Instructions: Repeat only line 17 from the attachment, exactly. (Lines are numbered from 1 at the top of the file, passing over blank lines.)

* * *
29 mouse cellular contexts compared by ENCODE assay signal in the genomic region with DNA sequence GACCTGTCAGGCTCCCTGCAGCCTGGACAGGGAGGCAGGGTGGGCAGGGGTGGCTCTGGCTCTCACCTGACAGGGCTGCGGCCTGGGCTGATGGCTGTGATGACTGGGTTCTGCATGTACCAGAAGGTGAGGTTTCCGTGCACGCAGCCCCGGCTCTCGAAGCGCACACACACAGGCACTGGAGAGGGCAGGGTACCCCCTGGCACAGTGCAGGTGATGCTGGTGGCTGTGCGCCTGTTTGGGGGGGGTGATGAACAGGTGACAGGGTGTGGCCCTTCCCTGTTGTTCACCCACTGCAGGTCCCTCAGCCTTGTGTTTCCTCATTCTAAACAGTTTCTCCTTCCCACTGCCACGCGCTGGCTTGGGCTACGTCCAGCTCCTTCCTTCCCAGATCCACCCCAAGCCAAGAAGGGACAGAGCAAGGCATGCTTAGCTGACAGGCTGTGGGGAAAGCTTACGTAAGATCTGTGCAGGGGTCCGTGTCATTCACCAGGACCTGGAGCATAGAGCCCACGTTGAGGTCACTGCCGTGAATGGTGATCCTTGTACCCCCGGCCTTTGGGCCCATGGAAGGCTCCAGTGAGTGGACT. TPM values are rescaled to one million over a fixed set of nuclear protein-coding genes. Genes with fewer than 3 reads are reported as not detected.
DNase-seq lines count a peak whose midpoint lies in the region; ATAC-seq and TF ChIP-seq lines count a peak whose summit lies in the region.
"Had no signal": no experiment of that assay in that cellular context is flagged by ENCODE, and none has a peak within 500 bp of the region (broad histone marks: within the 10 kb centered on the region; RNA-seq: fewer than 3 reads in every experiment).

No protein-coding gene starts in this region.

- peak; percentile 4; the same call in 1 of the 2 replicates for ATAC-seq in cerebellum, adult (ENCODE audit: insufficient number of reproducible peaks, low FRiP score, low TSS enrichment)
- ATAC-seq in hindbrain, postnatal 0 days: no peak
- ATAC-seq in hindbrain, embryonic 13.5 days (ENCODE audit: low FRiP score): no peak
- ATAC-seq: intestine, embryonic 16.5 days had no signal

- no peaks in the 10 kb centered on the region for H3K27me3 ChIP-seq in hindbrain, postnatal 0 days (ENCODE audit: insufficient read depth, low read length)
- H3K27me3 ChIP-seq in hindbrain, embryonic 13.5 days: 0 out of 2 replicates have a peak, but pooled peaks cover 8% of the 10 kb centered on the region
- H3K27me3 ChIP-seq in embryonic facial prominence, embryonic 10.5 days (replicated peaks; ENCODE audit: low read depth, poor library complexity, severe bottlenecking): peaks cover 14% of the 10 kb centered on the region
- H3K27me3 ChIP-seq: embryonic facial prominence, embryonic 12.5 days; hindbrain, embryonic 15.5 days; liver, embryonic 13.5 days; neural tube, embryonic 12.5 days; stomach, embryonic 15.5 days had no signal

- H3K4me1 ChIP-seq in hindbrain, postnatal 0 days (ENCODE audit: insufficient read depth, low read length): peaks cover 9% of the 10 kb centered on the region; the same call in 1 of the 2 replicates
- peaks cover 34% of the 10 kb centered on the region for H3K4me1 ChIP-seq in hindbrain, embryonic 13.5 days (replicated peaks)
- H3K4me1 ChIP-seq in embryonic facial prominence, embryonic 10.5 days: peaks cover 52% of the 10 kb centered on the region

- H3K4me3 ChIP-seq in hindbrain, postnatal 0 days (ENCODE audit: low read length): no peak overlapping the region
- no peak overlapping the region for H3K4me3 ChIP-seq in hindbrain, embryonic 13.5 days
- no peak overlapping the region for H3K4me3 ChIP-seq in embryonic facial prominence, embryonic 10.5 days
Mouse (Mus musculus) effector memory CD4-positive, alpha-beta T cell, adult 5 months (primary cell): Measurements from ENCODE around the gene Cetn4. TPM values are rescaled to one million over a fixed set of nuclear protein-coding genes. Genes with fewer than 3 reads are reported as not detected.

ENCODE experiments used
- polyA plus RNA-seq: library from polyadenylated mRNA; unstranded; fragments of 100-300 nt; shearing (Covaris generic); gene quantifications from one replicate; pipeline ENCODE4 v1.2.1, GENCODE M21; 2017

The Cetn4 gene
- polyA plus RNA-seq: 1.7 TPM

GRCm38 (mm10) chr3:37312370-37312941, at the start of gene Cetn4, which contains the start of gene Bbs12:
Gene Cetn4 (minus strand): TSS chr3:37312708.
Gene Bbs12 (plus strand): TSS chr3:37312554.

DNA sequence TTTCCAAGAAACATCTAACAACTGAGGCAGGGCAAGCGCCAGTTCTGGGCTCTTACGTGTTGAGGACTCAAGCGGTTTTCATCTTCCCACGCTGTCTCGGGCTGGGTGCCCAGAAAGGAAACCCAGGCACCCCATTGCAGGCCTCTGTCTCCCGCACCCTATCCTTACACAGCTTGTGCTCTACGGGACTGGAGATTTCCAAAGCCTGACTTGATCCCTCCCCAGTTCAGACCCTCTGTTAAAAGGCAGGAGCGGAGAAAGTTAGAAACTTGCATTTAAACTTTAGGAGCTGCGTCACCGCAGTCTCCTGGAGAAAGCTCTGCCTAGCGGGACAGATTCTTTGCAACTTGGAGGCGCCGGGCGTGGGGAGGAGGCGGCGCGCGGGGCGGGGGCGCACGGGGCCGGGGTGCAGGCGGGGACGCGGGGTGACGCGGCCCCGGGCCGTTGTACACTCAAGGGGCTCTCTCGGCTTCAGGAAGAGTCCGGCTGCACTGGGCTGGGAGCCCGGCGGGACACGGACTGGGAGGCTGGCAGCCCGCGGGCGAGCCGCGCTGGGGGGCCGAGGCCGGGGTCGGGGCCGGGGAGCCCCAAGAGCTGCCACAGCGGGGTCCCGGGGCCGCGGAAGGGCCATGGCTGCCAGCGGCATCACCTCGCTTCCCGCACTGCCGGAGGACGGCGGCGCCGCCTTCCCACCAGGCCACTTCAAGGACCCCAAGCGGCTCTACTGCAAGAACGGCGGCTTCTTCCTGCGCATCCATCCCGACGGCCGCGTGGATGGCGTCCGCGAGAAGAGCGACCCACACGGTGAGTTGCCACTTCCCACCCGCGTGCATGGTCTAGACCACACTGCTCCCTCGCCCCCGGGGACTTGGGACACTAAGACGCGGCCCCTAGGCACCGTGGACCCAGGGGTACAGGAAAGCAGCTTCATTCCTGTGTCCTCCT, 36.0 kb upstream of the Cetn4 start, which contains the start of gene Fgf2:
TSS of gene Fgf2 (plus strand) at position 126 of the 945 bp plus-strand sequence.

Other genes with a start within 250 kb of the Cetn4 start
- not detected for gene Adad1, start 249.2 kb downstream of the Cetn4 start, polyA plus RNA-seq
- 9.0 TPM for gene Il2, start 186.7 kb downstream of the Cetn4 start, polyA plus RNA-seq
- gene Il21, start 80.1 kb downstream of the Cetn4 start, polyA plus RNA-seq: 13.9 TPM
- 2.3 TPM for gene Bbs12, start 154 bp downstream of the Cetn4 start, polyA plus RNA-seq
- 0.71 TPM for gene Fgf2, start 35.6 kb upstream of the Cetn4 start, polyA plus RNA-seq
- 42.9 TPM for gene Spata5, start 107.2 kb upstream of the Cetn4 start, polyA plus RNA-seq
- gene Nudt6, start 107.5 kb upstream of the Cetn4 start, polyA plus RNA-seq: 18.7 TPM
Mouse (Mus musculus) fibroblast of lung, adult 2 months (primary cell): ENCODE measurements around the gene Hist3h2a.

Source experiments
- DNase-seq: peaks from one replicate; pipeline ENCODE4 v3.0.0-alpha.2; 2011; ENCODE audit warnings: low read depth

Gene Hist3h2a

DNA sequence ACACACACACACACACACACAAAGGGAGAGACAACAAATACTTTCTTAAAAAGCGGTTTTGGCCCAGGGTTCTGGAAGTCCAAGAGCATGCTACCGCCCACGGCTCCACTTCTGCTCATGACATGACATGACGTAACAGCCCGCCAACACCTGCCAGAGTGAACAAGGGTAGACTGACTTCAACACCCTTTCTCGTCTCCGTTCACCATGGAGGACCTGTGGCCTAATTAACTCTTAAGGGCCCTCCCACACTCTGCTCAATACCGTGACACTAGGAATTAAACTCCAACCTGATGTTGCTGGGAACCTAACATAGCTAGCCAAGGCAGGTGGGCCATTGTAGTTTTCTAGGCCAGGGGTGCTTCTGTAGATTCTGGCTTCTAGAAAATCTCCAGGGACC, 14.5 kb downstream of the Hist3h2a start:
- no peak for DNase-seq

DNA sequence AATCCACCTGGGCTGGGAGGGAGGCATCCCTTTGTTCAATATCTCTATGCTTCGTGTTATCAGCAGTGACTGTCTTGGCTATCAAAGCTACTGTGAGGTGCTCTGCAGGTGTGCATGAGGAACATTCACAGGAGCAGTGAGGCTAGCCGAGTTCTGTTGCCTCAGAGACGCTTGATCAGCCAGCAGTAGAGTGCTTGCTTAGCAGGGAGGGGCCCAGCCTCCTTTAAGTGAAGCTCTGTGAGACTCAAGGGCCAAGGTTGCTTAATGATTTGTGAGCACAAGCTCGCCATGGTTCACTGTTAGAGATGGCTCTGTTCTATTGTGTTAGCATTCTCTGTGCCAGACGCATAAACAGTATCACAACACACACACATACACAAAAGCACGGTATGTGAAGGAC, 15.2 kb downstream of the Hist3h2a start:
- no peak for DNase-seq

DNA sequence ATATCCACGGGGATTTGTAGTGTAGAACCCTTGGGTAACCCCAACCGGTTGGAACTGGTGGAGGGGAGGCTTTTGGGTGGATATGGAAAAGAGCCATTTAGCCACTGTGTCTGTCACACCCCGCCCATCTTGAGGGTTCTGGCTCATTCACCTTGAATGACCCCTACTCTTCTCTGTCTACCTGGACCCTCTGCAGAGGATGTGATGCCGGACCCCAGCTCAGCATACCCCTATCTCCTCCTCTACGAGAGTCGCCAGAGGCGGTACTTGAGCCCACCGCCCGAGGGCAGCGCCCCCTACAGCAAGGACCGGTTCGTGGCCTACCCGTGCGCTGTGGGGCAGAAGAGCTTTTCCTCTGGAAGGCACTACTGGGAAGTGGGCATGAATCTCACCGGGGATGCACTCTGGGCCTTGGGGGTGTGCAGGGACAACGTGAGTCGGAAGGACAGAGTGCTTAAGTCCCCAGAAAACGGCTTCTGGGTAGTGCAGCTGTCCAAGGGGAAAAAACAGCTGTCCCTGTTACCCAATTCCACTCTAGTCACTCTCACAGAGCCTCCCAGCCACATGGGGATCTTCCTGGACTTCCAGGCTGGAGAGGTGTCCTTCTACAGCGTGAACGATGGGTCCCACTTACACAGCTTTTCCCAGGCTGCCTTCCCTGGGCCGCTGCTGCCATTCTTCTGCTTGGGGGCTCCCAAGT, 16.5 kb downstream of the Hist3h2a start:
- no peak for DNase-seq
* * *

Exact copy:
- no peak overlapping the region for H3K4me3 ChIP-seq in hindbrain, embryonic 13.5 days